News in the Time of Ebola

Michel duCille

Michel duCille (Newseum Collection)

Covering the ills of the world under risky conditions comes with the territory for most reporters. In war zones, at natural disaster sites and in remote West African villages where death caused by the Ebola virus is spreading, these brave journalists are essentially news surrogates for us all.

But when the public’s need to know clashes with misinformation, inaccuracy and fear, the result is panic, paranoia and mass hysteria, and an uninformed public more harmed than civically served.

Case in point: Michel duCille and the Ebola virus.

The three-time Pulitzer Prize winner and Washington Post photojournalist spent September in Monrovia, Liberia, chronicling the effects of the deadly virus on the country and its people.

“I believe that the world must see the horrible and dehumanizing effects of Ebola,” he said.

DuCille took the recommended precautions while in Liberia — touching no one, frequently washing his hands, and spraying the bottom of his shoes with a chlorine solution. After returning to the United States, he underwent and completed a 21-day, CDC-sanctioned waiting period for the disease to surface. He is symptom-free. But irrational fear got him disinvited from teaching, of all things, a journalism workshop at Syracuse University. An angry duCille rightly noted, “It was a disservice to journalism students at Syracuse, a missed opportunity to share real-world experiences with future media professionals.”

Since duCille’s ban last week, 14 African journalists have been disinvited to participate in journalism programs at two U.S. universities.

At a town hall meeting held at the Newseum Oct. 20, sponsored by Washington, D.C., all-news radio station WTOP, Joshua Sharfstein, secretary of the Maryland Department of Health and Mental Hygiene, generally praised media coverage of Ebola in Maryland and cautioned that fear, rather than the disease, is transmitted by air.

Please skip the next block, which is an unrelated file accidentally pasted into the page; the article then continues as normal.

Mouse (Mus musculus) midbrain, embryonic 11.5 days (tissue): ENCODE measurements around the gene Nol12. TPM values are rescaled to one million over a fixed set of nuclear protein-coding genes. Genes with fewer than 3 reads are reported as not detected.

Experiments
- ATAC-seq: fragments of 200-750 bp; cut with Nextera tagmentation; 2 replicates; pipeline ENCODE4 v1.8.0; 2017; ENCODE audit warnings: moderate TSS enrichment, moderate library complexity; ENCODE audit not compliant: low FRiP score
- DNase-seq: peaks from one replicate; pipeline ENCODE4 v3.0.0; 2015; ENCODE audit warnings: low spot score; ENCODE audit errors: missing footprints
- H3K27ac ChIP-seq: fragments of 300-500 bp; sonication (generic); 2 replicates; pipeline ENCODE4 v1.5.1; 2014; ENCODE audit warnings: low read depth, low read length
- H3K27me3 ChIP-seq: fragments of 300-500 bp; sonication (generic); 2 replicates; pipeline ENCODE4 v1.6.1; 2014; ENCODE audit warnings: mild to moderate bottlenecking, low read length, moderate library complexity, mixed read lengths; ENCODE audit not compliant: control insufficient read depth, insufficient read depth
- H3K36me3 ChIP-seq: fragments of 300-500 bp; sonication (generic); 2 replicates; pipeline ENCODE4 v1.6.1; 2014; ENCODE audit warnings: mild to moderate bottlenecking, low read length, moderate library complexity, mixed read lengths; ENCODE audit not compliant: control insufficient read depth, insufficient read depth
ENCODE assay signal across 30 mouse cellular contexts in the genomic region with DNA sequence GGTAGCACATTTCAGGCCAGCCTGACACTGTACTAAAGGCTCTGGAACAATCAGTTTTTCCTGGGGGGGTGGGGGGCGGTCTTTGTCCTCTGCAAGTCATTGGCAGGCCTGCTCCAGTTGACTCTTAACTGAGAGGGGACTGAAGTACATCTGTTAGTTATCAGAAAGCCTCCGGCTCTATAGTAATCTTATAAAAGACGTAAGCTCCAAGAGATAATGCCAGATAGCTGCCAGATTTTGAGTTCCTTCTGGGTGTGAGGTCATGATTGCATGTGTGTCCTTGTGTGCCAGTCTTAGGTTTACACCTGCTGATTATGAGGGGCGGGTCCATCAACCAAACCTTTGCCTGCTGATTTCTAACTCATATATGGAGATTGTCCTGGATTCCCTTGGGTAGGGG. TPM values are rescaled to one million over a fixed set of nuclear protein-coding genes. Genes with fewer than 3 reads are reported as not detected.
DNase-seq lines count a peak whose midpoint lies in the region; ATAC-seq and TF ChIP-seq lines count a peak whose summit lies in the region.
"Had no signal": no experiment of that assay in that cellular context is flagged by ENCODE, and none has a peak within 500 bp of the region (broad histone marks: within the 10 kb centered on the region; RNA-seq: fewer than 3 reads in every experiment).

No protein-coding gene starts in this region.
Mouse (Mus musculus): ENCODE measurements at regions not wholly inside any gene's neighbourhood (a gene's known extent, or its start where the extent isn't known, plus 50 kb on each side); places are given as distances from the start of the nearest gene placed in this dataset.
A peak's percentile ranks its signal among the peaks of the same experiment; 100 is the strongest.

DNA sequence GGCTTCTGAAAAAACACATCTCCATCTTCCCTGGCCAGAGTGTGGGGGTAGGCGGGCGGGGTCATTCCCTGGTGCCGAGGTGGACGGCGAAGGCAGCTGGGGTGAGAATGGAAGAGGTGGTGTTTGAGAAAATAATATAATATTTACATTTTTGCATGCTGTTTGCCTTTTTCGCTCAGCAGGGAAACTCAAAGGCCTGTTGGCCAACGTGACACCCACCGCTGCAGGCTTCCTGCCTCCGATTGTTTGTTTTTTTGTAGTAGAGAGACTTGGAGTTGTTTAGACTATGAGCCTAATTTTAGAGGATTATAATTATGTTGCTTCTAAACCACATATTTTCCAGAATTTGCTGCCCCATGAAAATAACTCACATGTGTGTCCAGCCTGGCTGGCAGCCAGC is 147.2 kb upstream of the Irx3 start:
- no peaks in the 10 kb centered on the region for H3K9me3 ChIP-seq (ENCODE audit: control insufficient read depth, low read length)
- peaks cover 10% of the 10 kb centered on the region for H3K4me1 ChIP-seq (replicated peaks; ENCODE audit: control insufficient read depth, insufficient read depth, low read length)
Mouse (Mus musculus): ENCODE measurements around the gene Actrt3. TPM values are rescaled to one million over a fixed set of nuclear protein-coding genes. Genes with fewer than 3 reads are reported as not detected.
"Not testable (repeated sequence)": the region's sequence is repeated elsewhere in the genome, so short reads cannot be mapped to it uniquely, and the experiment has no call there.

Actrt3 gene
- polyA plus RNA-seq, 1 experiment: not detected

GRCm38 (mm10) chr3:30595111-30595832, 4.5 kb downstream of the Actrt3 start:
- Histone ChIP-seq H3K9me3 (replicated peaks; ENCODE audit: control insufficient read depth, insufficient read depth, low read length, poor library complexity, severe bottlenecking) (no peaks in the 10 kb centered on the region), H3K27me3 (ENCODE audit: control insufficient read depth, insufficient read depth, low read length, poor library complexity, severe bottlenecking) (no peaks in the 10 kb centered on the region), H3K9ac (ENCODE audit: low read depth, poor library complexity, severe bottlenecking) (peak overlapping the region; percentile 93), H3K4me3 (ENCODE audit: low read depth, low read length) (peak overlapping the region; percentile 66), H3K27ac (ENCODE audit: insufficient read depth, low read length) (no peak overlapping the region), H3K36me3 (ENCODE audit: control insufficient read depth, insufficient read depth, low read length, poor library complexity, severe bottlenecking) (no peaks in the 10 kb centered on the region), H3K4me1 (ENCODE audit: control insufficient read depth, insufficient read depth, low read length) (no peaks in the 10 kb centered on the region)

The closest parallel to current Ebola coverage and the world’s reaction is HIV/AIDS in the 1980s. Gay publications such as The Washington Blade and the New York Native, and gay reporters such as Randy Shilts, were among the first to address the emerging epidemic. In 1981, an article in the New York Native headlined, “Cancer in the Gay Community,” explored possible causes of the disease. Mainstream publications in cities hardest hit by the virus took approximately two years to highlight the story on the front page.

Press reports of HIV/AIDS followed a familiar pattern: Coverage begins in a handful of ethnic, specialty or alternative publications, followed later by the mainstream media. Inaccurate stories about how the disease spreads ensue, sparking fear and unfair ostracism. Fact-based, responsible reporting ultimately set in, turning anxiety into caution and understanding.

A number of news organizations around the world have decided, like duCille, that covering Ebola is worth the risk. They know that like HIV/AIDS, Ebola is spread only through contact with the bodily fluids of an infected person. Spreading responsible journalism in the face of widespread anxiety and fear is another matter, and an ongoing challenge.

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